Since I was a little girl, I’ve been fascinated with spinning wheels. It began while being read to, or reading – fairytales, I’m sure. How did they make the gold, the rope?... Also as a child I was always making things with my hands – sewing clothes for my dolls, untangling yarn and rolling it into neat balls, things like that. As I’d play/create, I’d ponder - thread was so thin, how could you possibly spin that? Yarn made sense, but I didn’t understand if I would “unwind” a section, why I couldn’t get it to look like it did before it got unraveled. Then when I was twelve my family visited Colonial Williamsburg, Virginia. While there we saw a man spinning. He was demonstrating how thread was made and then woven into fabric. I wanted to do that! I wanted my parents to buy a spinning wheel right then! Didn’t happen.
Over the years I thought about spinning, but for some reason I told myself when I retired I’d look into it. Life happened. Interestingly, shortly after I retired my local yarn shop was offering a deal too good to pass up. It was a one time offer – basically if you wanted to tryout spinning and/or weaving you could buy the equipment at a nicely reduced price. How could I not take advantage of such a wonderful opportunity? I thought for sure I would end up with a traditional style wheel, but since we were beginning to travel I wanted something that I could take with us. So I ended up purchasing what’s referred to as a castle model. It would strap onto one of the car’s seats via the seat belt. Yay! I bought the wheel, in a box – not pre-assembled - to save a little bit on the cost. When the box arrived I’m sure I squealed. I immediately opened the box and laid out all of the pieces. And yes, I read all the instructions. I then waxed all the wood and assembled the wheel. And yes, I did ask my husband, who has helped build and work on several homes, if it was sturdy. He was impressed! I was ready to spin!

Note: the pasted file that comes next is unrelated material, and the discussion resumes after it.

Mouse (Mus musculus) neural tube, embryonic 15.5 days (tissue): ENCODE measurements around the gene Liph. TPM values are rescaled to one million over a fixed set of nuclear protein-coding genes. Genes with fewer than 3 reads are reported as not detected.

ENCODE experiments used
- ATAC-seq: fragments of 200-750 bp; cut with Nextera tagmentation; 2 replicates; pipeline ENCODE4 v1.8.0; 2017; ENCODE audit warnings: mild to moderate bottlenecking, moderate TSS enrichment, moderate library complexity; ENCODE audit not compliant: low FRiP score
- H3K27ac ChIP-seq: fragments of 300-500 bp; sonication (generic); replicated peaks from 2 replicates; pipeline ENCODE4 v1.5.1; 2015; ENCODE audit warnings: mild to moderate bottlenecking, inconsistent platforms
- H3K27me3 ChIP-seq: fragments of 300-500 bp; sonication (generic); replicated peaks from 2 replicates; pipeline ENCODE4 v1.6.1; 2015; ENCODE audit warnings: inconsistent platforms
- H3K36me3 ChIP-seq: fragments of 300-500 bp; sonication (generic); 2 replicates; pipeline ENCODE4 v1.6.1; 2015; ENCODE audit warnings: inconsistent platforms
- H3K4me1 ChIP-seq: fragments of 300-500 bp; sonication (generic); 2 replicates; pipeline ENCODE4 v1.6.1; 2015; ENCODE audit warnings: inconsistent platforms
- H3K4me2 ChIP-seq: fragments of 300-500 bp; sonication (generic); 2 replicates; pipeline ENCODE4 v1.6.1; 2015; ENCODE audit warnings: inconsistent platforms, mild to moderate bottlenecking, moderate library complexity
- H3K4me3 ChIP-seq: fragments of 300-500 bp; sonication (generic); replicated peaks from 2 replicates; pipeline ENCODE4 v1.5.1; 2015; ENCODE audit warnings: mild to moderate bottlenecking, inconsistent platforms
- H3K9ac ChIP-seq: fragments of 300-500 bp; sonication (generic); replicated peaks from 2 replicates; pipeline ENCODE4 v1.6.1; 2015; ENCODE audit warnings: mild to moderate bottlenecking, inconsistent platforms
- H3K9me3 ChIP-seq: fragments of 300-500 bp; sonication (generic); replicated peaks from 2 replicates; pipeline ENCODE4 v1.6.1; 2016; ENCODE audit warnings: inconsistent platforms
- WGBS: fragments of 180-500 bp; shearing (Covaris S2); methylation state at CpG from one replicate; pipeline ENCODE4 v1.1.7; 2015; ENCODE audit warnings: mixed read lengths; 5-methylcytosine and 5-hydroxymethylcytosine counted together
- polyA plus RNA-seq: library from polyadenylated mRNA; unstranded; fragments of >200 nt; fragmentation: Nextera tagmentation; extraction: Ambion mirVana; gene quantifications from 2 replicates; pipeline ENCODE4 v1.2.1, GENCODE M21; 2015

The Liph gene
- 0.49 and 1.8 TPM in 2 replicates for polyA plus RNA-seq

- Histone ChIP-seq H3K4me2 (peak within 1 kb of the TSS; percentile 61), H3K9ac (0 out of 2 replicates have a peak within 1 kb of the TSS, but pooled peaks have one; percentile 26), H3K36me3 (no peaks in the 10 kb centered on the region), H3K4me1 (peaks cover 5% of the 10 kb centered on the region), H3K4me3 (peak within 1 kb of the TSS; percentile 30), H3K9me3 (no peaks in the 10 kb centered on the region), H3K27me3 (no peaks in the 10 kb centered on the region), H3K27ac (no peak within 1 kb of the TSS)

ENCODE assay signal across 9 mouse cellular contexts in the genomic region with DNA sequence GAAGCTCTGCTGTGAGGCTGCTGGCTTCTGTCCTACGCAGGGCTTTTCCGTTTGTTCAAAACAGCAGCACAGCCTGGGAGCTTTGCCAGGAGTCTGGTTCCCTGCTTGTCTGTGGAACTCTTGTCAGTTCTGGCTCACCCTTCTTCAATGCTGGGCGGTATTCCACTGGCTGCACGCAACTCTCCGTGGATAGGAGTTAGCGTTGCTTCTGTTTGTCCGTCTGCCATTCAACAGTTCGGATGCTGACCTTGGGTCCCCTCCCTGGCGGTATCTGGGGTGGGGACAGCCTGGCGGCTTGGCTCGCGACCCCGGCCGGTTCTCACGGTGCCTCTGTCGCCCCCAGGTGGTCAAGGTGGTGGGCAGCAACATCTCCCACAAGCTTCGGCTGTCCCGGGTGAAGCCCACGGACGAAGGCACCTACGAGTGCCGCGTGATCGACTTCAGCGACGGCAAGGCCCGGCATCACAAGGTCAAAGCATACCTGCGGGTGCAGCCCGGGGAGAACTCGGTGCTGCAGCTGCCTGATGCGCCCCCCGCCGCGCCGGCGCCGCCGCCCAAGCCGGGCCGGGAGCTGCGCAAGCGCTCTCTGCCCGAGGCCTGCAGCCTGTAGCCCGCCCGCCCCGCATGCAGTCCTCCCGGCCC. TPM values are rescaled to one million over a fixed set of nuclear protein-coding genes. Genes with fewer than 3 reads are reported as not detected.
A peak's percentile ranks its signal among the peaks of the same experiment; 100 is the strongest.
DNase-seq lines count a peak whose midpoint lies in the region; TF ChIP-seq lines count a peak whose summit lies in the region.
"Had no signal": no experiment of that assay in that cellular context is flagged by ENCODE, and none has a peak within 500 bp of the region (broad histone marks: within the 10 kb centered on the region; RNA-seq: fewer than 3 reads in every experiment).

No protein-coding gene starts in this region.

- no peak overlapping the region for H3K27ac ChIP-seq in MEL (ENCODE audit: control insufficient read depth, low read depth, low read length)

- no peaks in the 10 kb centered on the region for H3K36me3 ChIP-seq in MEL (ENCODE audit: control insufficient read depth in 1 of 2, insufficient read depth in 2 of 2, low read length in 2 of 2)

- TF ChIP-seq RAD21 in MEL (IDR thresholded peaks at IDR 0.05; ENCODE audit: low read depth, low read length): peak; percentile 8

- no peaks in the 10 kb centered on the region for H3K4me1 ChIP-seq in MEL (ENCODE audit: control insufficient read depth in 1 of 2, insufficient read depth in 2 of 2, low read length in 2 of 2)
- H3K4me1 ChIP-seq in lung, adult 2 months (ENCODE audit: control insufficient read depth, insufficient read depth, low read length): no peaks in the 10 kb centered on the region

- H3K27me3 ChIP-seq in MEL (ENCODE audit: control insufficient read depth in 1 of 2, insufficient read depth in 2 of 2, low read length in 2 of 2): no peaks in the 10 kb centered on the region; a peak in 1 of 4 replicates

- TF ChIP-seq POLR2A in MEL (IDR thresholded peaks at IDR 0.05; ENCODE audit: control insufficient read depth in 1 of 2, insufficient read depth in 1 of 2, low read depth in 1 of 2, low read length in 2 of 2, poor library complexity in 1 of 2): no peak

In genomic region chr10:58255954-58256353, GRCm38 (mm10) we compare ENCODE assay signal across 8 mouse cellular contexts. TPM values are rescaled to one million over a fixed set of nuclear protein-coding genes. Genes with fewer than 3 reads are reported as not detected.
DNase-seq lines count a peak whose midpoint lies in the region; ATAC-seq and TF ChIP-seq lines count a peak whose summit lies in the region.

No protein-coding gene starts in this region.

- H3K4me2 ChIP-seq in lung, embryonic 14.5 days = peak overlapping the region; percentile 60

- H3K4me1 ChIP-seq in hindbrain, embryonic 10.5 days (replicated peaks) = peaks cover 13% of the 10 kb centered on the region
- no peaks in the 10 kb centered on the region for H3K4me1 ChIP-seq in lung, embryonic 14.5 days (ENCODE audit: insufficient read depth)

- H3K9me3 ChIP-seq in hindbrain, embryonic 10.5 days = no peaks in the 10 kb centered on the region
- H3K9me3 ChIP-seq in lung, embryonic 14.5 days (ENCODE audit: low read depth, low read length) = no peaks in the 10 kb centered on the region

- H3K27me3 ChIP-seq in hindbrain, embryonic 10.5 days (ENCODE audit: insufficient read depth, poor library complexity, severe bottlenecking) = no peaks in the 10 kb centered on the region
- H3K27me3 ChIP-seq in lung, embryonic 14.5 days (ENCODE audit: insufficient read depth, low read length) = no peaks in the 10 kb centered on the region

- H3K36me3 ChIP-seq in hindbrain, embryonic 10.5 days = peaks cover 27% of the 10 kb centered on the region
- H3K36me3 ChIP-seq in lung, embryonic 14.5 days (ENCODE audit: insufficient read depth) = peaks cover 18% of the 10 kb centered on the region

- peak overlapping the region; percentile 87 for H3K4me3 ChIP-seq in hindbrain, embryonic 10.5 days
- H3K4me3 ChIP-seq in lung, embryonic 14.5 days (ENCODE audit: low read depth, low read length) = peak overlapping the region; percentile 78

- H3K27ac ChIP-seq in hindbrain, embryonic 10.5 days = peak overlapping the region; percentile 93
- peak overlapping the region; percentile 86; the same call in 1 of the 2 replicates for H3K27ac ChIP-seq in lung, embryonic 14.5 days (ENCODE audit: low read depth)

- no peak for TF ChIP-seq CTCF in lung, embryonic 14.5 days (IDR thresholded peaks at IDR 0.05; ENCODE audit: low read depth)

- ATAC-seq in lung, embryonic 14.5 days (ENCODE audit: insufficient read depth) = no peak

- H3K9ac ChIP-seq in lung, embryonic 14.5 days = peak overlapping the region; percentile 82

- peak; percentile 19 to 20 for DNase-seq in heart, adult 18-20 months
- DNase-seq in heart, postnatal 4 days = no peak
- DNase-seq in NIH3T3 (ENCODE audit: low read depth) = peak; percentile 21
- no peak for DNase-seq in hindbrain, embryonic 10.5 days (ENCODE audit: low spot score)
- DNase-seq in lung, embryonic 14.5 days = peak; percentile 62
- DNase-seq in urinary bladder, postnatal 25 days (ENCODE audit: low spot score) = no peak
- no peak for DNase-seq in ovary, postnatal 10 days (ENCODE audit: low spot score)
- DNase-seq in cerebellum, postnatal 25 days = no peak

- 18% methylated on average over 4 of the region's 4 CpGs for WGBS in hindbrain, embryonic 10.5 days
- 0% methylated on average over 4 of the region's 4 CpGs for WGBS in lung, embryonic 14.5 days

I had read a couple of articles on how to spin and watched several You-tube videos. Next I took a deep breath, sat up on my chair, positioned the wheel, grabbed some fiber and “took the position”. I first just worked the treadle, like the reading and videos suggested. Then I became familiar with the fiber and pulled it gently to “draft” it. There seemed to be a sweet spot where the fibers drafted quite easily. I learned later that the staple length of a particular fiber was the knowledge I needed to easily discover the sweet spot when drafting any fiber. Next I made sure the tensions on my wheel were where I hoped the fiber would just twist right onto the bobbin. And I was off. Not! My husband and I laughed pretty hard at my first attempt to spin singles. But, for me it quickly turned into frustration. The reading and the videos spoke of how relaxing and enjoyable spinning was. In one video, a woman was on the end of a pier with her basket of fiber and wheel just spinning to her heart’s content. Why did she make it look so easy? For me at that moment it was like patting my head, rubbing my stomach, and hopping on one foot all at the same time. Why was I struggling? I kept at it, but it wasn’t coming together. I asked the yarn shop owner to give me some pointers. I learned there was going to be a class for those who bought the wheels, but in the mean time she inquired if I had ever spun fiber using a drop spindle? I hadn’t. So I went home and tried that. For some reason that’s what it took for my brain to click. There was no treadle, just the spindle, fiber, gravity, and me. I quickly got the hang of the spindle. Drafting and twist made sense. Now to add the treadle. Have you ever had the experience of learning to drive a manual transmission or use a clutch on a motor bike? It was kind of like that for me. In my head I knew what I should be doing but until my brain and my foot made the connection of that place of tension - in this case the fiber grabbing, twisting, I hadn’t been able to progressively spin. Once that connection was made I was off and spinning and I haven’t looked back. And yes, it is an enjoyable, relaxing, creating experience. I feel like I’m spinning gold at times.